SOME people describe Darwinian evolution as “only a theory”. Try explaining that to the friends and relatives of the 700,000 people killed each year by drug-resistant infections. Resistance to antimicrobial medicines, such as antibiotics and antimalarials, is caused by the survival of the fittest. Unfortunately, fit microbes mean unfit human beings. Drug-resistance is not only one of the clearest examples of evolution in action, it is also the one with the biggest immediate human cost. And it is getting worse.
Stretching today’s trends out to 2050, the 700,000 deaths could reach 10m.
Cynics might be forgiven for thinking that they have heard this argument before. People have fretted about resistance since antibiotics began being used in large quantities during the late 1940s. Their conclusion that bacterial diseases might again become epidemic as a result has proved false and will remain so. That is because the decline of common 19th-century infections such as tuberculosis and cholera was thanks to better housing, drains and clean water, not penicillin.
The real danger is more subtle—but grave nonetheless. The fact that improvements in public health like those the Victorians pioneered should eventually drive down tuberculosis rates in India hardly makes up for the loss of 60,000 newborn children every year to drug-resistant infections. Wherever there is endemic infection, there is resistance to its treatment. This is true in the rich world, too. Drug-resistant versions of organisms such as Staphylococcus aureus are increasing the risk of post-operative infection. The day could come when elective surgery is unwise and organ transplants, which stop rejection with immunosuppression, are downright dangerous. Imagine that everyone in the tropics was vulnerable once again to malaria and that every pin prick could lead to a fatal infection. It is old diseases, not new ones, that need to be feared.
The spread of resistance is an example of the tragedy of the commons; the costs of what is being lost are not seen by the people who are responsible. You keep cattle? Add antibiotics to their feed to enhance growth. The cost in terms of increased resistance is borne by society as a whole. You have a sore throat? Take antibiotics in case it is bacterial. If it is viral, and hence untreatable by drugs, no harm done—except to someone else who later catches a resistant infection.
Learn more: When the drugs don’t work
The Latest on: Antibiotic resistance
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The Latest on: Antibiotic resistance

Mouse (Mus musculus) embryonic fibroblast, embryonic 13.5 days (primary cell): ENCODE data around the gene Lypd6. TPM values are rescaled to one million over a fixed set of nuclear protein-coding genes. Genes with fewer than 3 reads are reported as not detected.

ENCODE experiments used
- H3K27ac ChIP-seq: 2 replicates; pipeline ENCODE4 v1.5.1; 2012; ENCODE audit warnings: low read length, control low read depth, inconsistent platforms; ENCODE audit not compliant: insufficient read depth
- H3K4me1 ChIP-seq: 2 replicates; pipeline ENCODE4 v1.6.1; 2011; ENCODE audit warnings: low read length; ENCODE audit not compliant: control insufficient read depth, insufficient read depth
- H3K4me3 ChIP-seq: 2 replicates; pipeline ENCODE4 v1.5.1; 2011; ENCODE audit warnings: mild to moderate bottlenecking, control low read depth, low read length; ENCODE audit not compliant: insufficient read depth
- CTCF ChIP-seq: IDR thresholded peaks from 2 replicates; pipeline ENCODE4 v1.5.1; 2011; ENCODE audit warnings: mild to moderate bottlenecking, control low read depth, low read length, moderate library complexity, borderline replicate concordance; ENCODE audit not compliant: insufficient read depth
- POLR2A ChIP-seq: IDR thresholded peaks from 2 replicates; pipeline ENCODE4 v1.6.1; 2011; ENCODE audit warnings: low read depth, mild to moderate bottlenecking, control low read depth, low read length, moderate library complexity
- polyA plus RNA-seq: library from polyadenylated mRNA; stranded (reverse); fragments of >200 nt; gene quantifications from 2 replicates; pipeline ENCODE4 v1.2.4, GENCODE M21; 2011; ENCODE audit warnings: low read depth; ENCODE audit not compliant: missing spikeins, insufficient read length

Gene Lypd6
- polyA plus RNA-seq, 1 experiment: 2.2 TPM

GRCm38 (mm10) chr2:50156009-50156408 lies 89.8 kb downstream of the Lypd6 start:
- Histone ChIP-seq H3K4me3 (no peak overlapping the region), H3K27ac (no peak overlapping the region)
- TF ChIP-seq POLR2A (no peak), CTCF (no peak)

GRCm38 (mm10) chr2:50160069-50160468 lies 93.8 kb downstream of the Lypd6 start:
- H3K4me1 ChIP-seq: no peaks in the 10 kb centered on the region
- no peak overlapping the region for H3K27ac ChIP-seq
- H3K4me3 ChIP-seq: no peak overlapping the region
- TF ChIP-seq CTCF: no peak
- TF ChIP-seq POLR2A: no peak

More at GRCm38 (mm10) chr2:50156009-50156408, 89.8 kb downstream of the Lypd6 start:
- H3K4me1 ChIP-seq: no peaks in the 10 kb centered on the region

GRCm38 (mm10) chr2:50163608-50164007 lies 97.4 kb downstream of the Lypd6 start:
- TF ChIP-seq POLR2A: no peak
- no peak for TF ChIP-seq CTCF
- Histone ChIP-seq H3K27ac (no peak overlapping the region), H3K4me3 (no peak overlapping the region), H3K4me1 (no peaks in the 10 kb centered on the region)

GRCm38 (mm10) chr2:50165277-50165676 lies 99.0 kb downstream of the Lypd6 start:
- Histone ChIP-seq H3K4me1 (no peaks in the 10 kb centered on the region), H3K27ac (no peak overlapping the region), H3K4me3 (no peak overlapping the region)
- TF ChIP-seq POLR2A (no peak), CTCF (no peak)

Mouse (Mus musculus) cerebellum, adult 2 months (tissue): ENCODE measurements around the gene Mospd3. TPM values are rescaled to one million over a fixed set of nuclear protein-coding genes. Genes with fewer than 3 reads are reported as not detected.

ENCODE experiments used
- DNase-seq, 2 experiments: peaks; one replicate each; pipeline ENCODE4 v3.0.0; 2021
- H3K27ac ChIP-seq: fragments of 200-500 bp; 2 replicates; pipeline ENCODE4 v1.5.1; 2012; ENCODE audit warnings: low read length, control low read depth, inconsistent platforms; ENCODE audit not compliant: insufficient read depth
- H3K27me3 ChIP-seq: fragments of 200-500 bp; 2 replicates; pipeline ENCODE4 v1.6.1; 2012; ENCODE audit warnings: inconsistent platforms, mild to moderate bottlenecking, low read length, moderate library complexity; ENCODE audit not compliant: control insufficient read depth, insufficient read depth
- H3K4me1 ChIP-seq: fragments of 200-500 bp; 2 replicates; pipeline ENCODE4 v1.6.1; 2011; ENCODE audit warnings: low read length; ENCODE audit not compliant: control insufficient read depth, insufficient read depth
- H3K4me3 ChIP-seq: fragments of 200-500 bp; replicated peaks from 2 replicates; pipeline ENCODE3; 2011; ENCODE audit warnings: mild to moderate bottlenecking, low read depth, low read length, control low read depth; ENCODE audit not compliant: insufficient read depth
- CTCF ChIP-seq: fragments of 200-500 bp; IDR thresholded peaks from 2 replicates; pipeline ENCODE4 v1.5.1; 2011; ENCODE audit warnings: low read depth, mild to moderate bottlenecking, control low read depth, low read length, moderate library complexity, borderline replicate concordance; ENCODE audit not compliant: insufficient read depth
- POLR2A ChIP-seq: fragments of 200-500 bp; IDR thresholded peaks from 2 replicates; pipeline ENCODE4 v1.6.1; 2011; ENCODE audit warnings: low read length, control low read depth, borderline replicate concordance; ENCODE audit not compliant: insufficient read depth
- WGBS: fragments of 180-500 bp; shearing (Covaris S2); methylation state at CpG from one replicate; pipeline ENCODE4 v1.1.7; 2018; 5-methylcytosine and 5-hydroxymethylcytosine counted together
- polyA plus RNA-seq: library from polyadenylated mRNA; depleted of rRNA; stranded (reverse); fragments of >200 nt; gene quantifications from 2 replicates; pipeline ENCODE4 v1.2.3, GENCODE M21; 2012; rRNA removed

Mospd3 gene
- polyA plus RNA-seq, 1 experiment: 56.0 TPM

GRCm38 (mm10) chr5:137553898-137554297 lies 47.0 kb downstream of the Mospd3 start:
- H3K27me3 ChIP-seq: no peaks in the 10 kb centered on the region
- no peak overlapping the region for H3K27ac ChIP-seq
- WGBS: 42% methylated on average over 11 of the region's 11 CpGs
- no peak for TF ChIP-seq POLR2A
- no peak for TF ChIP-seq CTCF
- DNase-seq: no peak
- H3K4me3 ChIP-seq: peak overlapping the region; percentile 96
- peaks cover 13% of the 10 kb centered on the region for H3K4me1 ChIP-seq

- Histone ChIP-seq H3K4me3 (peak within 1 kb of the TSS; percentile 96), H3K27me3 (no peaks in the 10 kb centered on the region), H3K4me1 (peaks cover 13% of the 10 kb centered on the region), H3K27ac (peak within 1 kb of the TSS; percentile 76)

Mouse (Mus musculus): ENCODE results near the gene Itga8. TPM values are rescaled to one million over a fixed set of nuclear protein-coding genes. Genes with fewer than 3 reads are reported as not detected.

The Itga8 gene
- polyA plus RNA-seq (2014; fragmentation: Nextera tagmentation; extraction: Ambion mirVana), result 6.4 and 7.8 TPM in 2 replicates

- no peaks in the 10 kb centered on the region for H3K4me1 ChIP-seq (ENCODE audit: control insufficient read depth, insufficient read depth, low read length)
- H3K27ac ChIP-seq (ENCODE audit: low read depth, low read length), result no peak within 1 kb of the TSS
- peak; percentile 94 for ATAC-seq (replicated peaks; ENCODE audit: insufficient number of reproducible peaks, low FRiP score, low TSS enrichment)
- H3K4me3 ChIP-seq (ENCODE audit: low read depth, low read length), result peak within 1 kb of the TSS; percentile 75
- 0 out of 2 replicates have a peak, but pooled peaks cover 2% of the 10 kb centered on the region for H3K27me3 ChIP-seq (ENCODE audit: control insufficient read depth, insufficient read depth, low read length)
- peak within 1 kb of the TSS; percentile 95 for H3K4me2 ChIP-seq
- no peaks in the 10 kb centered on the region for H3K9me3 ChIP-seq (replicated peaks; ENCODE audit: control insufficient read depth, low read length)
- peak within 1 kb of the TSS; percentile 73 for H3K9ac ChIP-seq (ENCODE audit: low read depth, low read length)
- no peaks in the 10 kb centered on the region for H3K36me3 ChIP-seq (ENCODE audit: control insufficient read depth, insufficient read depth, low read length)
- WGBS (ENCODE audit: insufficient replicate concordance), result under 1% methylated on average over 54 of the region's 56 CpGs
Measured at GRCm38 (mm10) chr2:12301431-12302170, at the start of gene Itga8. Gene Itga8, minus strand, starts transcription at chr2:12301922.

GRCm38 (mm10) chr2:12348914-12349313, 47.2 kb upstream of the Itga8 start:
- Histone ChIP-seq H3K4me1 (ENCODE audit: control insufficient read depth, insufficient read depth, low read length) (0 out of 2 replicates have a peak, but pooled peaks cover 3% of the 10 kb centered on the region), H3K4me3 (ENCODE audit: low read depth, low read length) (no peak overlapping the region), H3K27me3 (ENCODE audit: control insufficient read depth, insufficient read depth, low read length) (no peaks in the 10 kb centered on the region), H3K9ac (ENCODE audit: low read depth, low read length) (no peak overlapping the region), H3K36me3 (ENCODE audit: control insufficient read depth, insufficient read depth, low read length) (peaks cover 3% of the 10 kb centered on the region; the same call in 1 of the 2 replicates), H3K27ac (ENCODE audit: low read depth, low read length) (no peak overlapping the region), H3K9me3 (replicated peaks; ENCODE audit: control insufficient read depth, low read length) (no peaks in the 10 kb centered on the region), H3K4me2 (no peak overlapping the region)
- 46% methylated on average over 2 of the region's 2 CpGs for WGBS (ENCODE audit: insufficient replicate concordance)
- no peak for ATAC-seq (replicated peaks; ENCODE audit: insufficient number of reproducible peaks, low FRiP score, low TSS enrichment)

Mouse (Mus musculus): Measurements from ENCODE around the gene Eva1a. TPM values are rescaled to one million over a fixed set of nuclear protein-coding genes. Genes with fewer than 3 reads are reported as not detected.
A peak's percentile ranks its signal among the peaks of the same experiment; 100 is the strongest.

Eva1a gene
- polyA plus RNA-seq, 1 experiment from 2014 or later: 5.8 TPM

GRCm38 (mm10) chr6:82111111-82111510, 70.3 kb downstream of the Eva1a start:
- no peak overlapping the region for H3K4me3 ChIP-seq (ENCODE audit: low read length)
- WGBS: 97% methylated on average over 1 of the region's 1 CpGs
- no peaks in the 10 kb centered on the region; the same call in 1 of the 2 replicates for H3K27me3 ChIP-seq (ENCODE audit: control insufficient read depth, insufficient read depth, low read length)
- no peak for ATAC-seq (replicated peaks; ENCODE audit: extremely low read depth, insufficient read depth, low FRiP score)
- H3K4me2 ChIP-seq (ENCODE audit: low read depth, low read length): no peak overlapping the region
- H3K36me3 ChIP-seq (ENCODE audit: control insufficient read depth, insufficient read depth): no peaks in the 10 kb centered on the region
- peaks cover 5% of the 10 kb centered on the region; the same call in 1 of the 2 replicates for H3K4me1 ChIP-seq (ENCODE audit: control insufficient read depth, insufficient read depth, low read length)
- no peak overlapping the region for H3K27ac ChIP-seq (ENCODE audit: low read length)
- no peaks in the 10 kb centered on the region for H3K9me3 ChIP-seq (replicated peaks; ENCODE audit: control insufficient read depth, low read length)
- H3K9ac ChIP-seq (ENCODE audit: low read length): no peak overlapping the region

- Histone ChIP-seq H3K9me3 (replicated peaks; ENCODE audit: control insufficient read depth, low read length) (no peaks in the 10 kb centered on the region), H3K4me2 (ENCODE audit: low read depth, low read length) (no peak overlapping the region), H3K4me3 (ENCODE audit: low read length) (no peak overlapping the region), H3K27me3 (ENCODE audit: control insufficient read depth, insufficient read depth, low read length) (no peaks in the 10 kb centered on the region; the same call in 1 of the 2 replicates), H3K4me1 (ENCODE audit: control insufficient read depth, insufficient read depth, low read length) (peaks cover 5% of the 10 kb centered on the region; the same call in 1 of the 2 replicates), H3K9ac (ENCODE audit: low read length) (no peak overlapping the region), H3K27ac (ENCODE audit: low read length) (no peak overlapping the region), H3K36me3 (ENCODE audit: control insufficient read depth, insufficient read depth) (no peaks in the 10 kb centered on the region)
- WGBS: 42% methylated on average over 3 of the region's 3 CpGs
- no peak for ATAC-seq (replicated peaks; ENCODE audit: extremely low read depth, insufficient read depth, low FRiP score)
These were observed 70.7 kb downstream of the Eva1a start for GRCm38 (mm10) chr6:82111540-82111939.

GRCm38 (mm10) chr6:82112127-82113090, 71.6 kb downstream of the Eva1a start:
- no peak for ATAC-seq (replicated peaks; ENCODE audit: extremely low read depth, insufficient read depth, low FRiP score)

- New antibiotics are desperately needed: Machine learning could help on February 20, 2019 at 3:34 pm
As the threat of antibiotic resistance looms, microbiologists aren’t the only ones thinking up new solutions. James Zou, PhD, assistant professor of biomedical data science at Stanford, has applied ma... […]
- Cocktail of common antibiotics can fight resistant E. coli on February 20, 2019 at 12:48 pm
Scientists have discovered that a combination of two common antibiotics is able to eliminate multi-drug resistant E. coli causing urinary tract infections. This combination treatment could become an e... […]
- Combination of common antibiotics can eliminate multi-drug resistant E. coli on February 20, 2019 at 10:28 am
Scientists from DTU have discovered that a combination of two common antibiotics can eliminate multi-drug resistant E. coli causing urinary tract infections; this combination treatment could become an ... […]
- Creating a ‘new world’ to bring about next-gen antibiotics on February 20, 2019 at 7:54 am
Antibiotic resistance has been named one of the biggest threats to global health by the World Health Organization (WHO), with even ‘last-line’ antibiotics, those used as a last defence against resista... […]
- Antibiotic Resistant Gene Blocked by Novel Combination Therapy on February 20, 2019 at 6:45 am
Scientists in Canada say they have found a method to block the VCC-1 enzyme, which disables the VCC-1 antimicrobial-resistance gene. VCC-1, a ß-lactamase gene, has been discovered in benign close rela... […]
- Investigators figure out how to block new antibiotic resistance gene on February 20, 2019 at 12:21 am
A new antimicrobial-resistance gene, VCC-1, a ß-lactamase gene, has been discovered in benign close relatives of virulent Vibrio cholerae, which causes cholera. Now, a team of Canadian ... […]
- Antibiotic resistance spreading faster than thought: Study on February 19, 2019 at 6:15 pm
Berlin, Feb 19 (PTI) Antibiotic resistance in bacteria spreads much faster and with more varied mechanisms than previously thought, say scientists who suggest exercising caution in the use of the drug... […]
- QIAGEN partners with Ares Genetics to advance global fight against antibiotic-resistant pathogens on February 18, 2019 at 1:05 pm
QIAGEN N.V. QGEN, +1.18% (frankfurt prime standard:QIA) today announced a broad agreement with Ares Genetics, a subsidiary of Curetis N.V. CURE, +4.47% to develop innovative bioinformatics and assay s... […]
- Physicists pinpoint a simple mechanism that makes bacteria resistant to antibiotics on February 18, 2019 at 11:12 am
Physicists have for the first time identified a simple mechanism used by potentially deadly bacteria to fend off antibiotics, a discovery which is providing new insights into how germs adapt and behav... […]
- Kansas Researcher Helps Find Antibiotic-Resistant Bug on February 14, 2019 at 10:14 pm
LAWRENCE, Kan. (AP) — An antibiotic-resistant "superbug" that originated in India has been found in a remote part of the world by a group of researchers that includes a University of Kansas geology pr... […]
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